Missing Girl's Body Identified Joline Witt Of Lycoming County, Last Seen Six Weeks Ago, Was Found In Dense Woods Saturday.

Posted: September 10, 1997

A body that hikers found on a densely wooded mountain in central Pennsylvania Saturday was identified yesterday as Joline ``Jojo'' Witt, the 10-year-old girl who disappeared from her mother's Muncy home before dawn six weeks ago.

Law enforcement officials declined to provide details about how the girl died except to issue a statement that ``the cause of death was homicide by violence.''

They added that the discovery provided them with clues in a case that has baffled them.

``We do have suspects,'' said Lycoming County District Attorney Thomas A. Marino, who declined to give more details. ``Hopefully, we can channel our emotions to catching whoever did this.''

Marino said state police as well as Muncy police were investigating.

Lycoming County Coroner George Gedon said Witt's body was badly decomposed and will undergo further tests, including DNA analysis.

On Saturday afternoon, two hikers strolling through a wooded patch of Bald Eagle Mountain off Sulphur Spring Road discovered the body. Marino said the body had been lying in the woods ``for several weeks.'' It was found nearly 20 miles from the girl's mother's house in Muncy.

The area where the hikers found the body is owned by the Williamsport Water Authority, which allows people who register to hike or ride bikes on trails there. The area had not been searched earlier because it is so far from Muncy.

In Muncy yesterday, Jolene Witt's mother was taken to a local hospital and sedated after hearing the news, the girl's uncle Bruce Longenecker said. He said he wished authorities had searched harder for the girl.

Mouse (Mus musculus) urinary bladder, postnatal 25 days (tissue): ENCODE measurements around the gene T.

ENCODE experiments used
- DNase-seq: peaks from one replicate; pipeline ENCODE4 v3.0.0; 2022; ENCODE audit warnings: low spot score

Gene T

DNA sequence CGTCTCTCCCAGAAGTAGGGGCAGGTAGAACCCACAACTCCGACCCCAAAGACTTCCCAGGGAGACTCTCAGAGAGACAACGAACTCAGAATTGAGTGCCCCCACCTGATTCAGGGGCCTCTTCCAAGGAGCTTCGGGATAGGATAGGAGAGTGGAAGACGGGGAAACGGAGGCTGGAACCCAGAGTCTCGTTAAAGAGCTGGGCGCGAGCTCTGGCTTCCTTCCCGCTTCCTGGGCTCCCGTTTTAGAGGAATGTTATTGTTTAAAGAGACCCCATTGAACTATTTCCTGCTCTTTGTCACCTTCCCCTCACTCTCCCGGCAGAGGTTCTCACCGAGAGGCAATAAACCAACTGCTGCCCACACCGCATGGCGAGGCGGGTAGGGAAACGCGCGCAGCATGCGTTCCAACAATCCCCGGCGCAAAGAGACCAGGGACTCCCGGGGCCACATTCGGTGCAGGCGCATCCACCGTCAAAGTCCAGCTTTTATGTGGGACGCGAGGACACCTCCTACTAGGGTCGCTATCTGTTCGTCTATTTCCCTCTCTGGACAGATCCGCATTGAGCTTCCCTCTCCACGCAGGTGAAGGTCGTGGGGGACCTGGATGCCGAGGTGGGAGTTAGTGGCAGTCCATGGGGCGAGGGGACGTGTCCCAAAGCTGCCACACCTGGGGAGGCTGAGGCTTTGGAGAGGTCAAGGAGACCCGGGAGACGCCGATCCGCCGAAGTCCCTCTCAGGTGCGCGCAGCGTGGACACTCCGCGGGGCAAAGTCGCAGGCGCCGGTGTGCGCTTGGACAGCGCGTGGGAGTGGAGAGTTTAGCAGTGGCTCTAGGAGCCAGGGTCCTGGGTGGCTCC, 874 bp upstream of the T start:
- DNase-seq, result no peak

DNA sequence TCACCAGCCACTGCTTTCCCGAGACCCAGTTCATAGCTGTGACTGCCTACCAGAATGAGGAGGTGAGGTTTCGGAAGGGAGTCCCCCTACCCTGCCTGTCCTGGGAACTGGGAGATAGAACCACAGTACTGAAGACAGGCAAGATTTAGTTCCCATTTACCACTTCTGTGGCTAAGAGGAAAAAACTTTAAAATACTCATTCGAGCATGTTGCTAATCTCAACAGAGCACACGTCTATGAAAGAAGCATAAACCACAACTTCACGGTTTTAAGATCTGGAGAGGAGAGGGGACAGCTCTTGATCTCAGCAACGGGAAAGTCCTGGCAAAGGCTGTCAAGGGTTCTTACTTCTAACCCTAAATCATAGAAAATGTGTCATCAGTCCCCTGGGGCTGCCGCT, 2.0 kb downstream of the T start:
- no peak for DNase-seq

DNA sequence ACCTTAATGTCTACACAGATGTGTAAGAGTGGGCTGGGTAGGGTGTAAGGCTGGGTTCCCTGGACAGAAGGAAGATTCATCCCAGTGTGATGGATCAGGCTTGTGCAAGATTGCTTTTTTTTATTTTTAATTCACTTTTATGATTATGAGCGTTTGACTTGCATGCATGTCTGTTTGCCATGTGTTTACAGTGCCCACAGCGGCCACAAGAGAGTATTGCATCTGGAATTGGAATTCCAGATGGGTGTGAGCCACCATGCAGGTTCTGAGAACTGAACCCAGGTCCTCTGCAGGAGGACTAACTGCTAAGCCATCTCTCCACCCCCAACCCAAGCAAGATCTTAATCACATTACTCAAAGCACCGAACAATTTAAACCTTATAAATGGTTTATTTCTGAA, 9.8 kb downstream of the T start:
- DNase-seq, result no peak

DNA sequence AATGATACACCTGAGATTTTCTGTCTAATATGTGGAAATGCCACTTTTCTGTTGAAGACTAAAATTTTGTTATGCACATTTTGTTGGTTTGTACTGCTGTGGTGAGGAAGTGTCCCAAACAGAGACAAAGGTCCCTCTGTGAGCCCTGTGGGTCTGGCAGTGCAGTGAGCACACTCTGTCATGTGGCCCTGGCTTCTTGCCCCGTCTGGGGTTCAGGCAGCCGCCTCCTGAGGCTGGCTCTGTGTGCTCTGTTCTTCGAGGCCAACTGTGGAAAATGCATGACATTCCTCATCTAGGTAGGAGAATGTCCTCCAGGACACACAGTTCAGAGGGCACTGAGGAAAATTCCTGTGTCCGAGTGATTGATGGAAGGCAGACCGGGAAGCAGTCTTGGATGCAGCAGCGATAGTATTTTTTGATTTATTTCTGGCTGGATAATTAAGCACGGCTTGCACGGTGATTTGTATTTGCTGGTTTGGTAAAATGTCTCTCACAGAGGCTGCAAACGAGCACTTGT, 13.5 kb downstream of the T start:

Several members of Joline's family said yesterday they believe the killer was someone the child knew.

To residents of Muncy, a small, tree-lined town with backyards dotted with doll houses, the pall that Witt's death cast was evident.

Mindy Williamson, whose 10-year-old daughter, Melinda, was a friend of Joline's, said she plucked Melinda out of school because she didn't want her hearing the news on the radio.

``She's very devastated,'' Williamson said. ``She doesn't understand why anybody would do this to a little kid.''

Pastor Donald Edwards of St. Andrew Lutheran Church, who has held several meetings in the last six weeks to pray for Joline's safety, said there was ``a sense of disbelief and shock in the community with the finality of this announcement.''

The last time anybody saw Joline, she was in her bed, nestled in her pink nightgown next to her 6-year-old cousin.

Her aunt Christina Longenecker said she checked on the girls before retiring around 2:30 a.m. But when Joline's mother, Linda Longenecker, checked again two hours later, her daughter was gone and the front and back doors of the house were wide open.

By morning, a massive hunt had been launched. An army of more than 600 people, including police, FBI agents, and civilians from as far away as New York combed the area.

Thousands of fliers emblazoned with Joline's face were posted on trees and walls. Helicopters swooped low over the Susquehanna River, looking for a body. Police said they were on the lookout for potential sex offenders living in the area.

In Muncy, a kind of sadness and fear hung in the air. Parents tightly clutched their children's hands when walking down the street.

Last week, Linda Longenecker confronted with a loaded gun her daughter's father, Lindsey Witt, who had primary custody of the girl and her two siblings, police said.

She told police that Lindsey Witt had refused to let her see her children. Lindsey Witt told authorities the children didn't want to visit the house from which their sister had vanished.

Yesterday, Lindsey Witt said he will press authorities to find his daughter's killer or killers.

``I want the person or persons who took Joline's life to know they are cowards,'' he said in a telephone interview. ``I won't rest, Joline won't rest, until her killers are found.''

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